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MFSK MPSK

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Energy Efficiency Comparison (contd)

MFSK:
At fixed Eb/No, increase M can provide an improvement on Pb At fixed Pb increase M can provide a reduction in the Eb/No requirement

MPSK
BPSK and QPSK have the same energy efficiency At fixed Eb/No, increase M degrades Pb At fixed Pb, increase M increases the Eb/No requirement

MFSK is more energy efficient than MPSK

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Bandwidth Efficiency Comparison

To compare bandwidth efficiency, we need to know the power spectral density (power spectra) of a given modulation scheme MPSK/MQAM
Bandwidth required to pass MPSK/MQAM signal is given by

But
= bit rate

Then bandwidth efficiency may be expressed as

(bits/sec/Hz)
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Bandwidth Efficiency Comparison (contd)

MFSK:
Bandwidth required to transmit MFSK signal is (Adjacent frequencies need to be separated by 1/2T to maintain orthogonality) Bandwidth efficiency of MFSK signal (bits/s/Hz)

As M increases, bandwidth efficiency of MPSK/MQAM increases, but bandwidth efficiency of MFSK decreases. This is a consequence of the fact that the dimension of the signal space is two for MPSK/MQAM and is M for MFSK.
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Bandwidth Efficiency and Energy Efficiency
To see the ultimate power-bandwidth tradeoff, we need to use Shannons channel capacity theorem:
Channel Capacity is the theoretical upper bound for the maximum rate at which information could be transmitted without error (Shannon 1948) For a bandlimited channel corrupted by AWGN, the maximum rate achievable is given by

Ps ) R C = B log2 (1 + SNR ) = B log2 (1 + N0 B Note that Eb PsT B P PB = = s = s = SNR N 0 N 0 RN 0 RN 0 B R

Thus

Eb B R / B = (2 1) N0 R
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Capacity boundary with R = C

Shannon limit

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In the limits as R/B goes to 0, we get

This value is called the Shannon Limit Received Eb/N0 must be >-1.6dB for reliable communications to be possible BPSK and QPSK require the same Eb/N0 of 9.6 dB to achieve Pe=10-5. However, QPSK has a better bandwidth efficiency, which is why QPSK is so popular MQAM is superior to MPSK MPSK/MQAM increases bandwidth efficiency at the cost of lower energy efficiency MFSK trades energy efficiency at reduced bandwidth efficiency.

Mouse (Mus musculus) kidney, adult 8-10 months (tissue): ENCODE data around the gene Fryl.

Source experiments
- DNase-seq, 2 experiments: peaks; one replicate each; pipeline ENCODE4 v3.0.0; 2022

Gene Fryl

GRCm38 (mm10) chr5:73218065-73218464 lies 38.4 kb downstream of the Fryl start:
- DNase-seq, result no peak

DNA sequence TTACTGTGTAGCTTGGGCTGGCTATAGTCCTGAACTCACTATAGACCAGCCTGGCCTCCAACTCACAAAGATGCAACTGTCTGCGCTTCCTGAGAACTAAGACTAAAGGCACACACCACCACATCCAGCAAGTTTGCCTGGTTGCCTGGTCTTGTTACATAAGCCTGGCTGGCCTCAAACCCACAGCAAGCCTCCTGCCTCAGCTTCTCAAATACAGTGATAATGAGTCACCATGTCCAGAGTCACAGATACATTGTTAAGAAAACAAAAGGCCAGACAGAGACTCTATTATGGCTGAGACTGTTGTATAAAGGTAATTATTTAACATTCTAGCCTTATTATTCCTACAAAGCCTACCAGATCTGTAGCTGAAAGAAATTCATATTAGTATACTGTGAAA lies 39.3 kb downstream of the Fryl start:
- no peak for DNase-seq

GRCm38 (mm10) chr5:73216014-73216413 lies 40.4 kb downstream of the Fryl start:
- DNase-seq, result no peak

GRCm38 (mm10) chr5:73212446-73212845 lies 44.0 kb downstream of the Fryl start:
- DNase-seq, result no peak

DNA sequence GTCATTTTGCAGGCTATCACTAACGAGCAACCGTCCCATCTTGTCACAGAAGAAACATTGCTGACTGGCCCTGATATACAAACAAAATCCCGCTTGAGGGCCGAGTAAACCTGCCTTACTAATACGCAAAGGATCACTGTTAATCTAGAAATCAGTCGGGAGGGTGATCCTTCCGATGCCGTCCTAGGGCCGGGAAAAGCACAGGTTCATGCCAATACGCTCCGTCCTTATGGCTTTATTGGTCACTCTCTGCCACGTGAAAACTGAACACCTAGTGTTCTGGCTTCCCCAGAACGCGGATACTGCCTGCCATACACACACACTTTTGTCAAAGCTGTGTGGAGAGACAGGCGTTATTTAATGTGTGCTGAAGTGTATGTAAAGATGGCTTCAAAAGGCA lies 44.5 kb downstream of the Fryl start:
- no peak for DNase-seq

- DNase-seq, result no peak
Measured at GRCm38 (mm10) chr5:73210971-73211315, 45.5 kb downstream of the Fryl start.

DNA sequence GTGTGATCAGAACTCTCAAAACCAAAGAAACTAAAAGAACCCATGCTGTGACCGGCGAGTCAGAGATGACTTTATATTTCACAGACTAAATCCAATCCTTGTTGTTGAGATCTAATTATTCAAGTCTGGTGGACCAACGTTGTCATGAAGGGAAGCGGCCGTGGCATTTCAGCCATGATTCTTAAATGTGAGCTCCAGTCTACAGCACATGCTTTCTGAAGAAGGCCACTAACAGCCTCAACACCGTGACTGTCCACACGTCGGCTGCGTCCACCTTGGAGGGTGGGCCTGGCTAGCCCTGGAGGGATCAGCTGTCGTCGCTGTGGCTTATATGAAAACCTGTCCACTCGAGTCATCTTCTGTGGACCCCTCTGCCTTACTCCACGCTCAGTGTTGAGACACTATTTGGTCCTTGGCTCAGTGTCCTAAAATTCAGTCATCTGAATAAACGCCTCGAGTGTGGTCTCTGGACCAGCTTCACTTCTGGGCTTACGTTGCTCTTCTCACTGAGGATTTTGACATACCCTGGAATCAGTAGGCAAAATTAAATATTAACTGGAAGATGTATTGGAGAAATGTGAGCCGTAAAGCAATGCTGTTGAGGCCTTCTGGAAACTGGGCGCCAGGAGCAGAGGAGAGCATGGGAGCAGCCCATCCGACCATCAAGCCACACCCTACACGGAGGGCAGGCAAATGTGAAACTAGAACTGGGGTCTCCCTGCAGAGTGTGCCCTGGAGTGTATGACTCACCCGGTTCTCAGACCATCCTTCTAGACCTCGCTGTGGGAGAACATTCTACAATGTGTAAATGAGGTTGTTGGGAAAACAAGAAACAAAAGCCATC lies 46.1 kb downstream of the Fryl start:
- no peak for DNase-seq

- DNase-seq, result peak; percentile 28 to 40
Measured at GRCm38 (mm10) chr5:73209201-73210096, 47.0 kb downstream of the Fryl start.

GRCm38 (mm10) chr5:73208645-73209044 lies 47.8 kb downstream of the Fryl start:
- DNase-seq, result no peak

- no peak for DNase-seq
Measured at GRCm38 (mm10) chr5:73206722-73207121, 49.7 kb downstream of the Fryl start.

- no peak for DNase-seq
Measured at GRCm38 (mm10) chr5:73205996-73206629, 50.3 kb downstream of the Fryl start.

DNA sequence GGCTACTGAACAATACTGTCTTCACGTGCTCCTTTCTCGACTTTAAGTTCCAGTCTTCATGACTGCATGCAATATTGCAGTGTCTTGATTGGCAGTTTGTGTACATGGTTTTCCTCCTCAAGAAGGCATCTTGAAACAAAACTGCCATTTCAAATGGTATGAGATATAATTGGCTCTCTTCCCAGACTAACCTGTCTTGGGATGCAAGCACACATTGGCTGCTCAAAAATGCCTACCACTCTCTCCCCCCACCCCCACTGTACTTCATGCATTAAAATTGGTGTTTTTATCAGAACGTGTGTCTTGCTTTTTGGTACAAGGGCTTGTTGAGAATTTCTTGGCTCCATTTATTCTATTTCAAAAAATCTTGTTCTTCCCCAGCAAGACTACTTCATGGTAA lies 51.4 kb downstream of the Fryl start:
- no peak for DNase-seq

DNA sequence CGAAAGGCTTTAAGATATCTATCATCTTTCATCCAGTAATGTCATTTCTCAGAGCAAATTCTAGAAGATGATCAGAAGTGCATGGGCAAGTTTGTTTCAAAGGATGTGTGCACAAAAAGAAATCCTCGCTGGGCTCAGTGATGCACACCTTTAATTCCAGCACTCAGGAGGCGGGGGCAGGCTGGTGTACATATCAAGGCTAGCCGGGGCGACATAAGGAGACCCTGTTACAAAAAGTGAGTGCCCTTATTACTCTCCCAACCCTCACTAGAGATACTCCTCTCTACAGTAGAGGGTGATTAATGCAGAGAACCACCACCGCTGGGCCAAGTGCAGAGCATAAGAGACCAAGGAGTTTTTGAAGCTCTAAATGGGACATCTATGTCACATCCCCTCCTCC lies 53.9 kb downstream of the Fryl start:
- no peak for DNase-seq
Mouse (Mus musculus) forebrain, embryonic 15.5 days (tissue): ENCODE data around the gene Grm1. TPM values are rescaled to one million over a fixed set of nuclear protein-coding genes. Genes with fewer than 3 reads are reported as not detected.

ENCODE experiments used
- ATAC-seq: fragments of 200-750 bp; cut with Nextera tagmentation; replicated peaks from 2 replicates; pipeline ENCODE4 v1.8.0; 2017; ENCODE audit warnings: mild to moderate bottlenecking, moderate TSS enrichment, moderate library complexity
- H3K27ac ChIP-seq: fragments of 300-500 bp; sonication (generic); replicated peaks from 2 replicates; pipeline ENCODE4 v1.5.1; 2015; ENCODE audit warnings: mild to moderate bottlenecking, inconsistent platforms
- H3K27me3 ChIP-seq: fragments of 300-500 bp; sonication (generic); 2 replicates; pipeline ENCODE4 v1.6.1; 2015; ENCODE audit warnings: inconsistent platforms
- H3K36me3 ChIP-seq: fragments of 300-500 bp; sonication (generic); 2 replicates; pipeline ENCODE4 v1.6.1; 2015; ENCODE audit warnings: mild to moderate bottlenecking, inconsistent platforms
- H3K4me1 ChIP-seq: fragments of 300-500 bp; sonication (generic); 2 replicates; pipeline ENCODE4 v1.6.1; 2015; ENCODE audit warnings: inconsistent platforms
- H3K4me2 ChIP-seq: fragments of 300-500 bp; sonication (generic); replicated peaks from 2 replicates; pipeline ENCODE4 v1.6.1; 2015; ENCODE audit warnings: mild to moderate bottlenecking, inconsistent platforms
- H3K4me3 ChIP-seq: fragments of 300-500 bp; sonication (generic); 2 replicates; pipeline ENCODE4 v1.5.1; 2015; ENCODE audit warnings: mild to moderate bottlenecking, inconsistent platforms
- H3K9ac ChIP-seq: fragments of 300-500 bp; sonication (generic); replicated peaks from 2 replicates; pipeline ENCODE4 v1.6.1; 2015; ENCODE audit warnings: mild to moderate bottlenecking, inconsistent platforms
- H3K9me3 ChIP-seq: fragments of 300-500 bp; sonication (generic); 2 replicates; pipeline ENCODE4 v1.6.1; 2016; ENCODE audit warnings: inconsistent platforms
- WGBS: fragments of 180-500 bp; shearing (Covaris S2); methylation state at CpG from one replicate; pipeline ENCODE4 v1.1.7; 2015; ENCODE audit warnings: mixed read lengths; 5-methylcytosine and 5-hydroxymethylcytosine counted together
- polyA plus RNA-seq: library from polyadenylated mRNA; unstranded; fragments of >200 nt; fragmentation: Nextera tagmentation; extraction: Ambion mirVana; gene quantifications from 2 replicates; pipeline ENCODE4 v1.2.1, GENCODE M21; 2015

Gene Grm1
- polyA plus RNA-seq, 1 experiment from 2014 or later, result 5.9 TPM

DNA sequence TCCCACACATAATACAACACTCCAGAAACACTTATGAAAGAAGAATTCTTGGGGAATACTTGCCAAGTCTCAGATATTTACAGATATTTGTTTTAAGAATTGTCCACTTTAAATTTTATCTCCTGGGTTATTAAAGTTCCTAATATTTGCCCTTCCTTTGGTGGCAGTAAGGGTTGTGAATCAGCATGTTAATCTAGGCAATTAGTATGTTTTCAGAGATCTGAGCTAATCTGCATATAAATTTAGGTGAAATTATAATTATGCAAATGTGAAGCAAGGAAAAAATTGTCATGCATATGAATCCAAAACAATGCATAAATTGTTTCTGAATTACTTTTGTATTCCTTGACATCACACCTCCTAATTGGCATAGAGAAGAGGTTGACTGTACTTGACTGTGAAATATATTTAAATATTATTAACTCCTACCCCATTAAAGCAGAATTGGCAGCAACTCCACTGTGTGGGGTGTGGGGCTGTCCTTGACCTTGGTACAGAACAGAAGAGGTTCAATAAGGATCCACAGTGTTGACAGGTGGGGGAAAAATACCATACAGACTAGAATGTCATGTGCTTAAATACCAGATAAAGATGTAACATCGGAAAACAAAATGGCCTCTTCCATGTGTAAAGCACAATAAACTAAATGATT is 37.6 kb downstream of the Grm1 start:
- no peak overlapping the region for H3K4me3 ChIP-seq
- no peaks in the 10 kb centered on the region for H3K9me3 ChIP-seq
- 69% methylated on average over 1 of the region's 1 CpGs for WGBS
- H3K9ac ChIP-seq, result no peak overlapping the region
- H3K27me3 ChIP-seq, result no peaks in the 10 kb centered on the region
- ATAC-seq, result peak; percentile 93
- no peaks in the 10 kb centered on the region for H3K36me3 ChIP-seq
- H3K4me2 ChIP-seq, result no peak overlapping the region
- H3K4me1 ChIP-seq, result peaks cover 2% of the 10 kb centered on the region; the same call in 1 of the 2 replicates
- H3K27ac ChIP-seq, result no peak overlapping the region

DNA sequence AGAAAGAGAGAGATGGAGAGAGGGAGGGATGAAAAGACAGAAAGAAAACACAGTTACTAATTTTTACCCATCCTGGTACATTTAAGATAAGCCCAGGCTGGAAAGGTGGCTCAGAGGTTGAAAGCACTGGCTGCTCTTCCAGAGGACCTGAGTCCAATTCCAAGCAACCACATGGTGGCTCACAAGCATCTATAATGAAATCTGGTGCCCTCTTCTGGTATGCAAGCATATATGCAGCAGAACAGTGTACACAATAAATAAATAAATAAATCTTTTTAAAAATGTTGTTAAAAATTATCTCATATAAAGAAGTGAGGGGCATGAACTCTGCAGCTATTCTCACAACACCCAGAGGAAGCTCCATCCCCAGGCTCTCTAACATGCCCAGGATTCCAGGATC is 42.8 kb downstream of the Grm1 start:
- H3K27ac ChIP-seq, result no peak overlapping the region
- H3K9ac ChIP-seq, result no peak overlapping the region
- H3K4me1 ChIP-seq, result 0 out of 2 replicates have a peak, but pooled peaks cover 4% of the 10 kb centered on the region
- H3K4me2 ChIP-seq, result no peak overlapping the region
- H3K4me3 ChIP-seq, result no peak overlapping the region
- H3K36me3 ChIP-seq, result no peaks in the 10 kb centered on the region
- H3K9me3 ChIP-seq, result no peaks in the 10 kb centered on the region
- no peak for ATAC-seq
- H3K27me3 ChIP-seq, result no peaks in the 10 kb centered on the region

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Bandwidth Limited Systems: Bandwidth scarce Power available

Which Modulation to Use?

Power Limited Systems: Power scarce but bandwidth available

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Example # 3
Suppose you are a system engineer designing a part of the communication systems. You are required to design three systems as follow: I. An ultra-wideband system. This system can use a large of amount of bandwidth to communicate. But the band it uses is overlaying with the other communication system. The main purpose of deploying this system is to provide high data rates. II. A wireless remote control system designated for controlling devices remotely under unlicensed band. III. A fixed wireless system. The transmitters and receivers are mounted in a fixed position with power supply. This system is to support voice and data connections in the rural areas or in developing countries. The main reason to deploy this in such areas is because it is either very difficult or not costeffective to cover the area through wired networks. This system works under licensed band. You are only required to design a modulation scheme for each of the above systems. You are allowed to use MFSK, MPSK and MSK only. If you choose to use MFSK or MPSK, you also need to state the modulation level. For simplicity, the modulation level should be chosen from M=[Low, Medium, High]. Justify your answers. (Hints: Federal Communications Commission (FCC) has a power spectral density limit in unlicensed band. It is meant that if your system works under unlicensed band, the power cannot be larger than a limit.)
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Practical Applications
BPSK: WLAN IEEE802.11b (1 Mbps) QPSK:
WLAN IEEE802.11b (2 Mbps, 5.5 Mbps, 11 Mbps) 3G WDMA DVB-T (with OFDM)

QAM
Telephone modem (16QAM) Downstream of Cable modem (64QAM, 256QAM) WLAN IEEE802.11a/g (16QAM for 24Mbps, 36Mbps; 64QAM for 38Mbps and 54 Mbps) LTE Cellular Systems

FSK:
Cordless telephone Paging system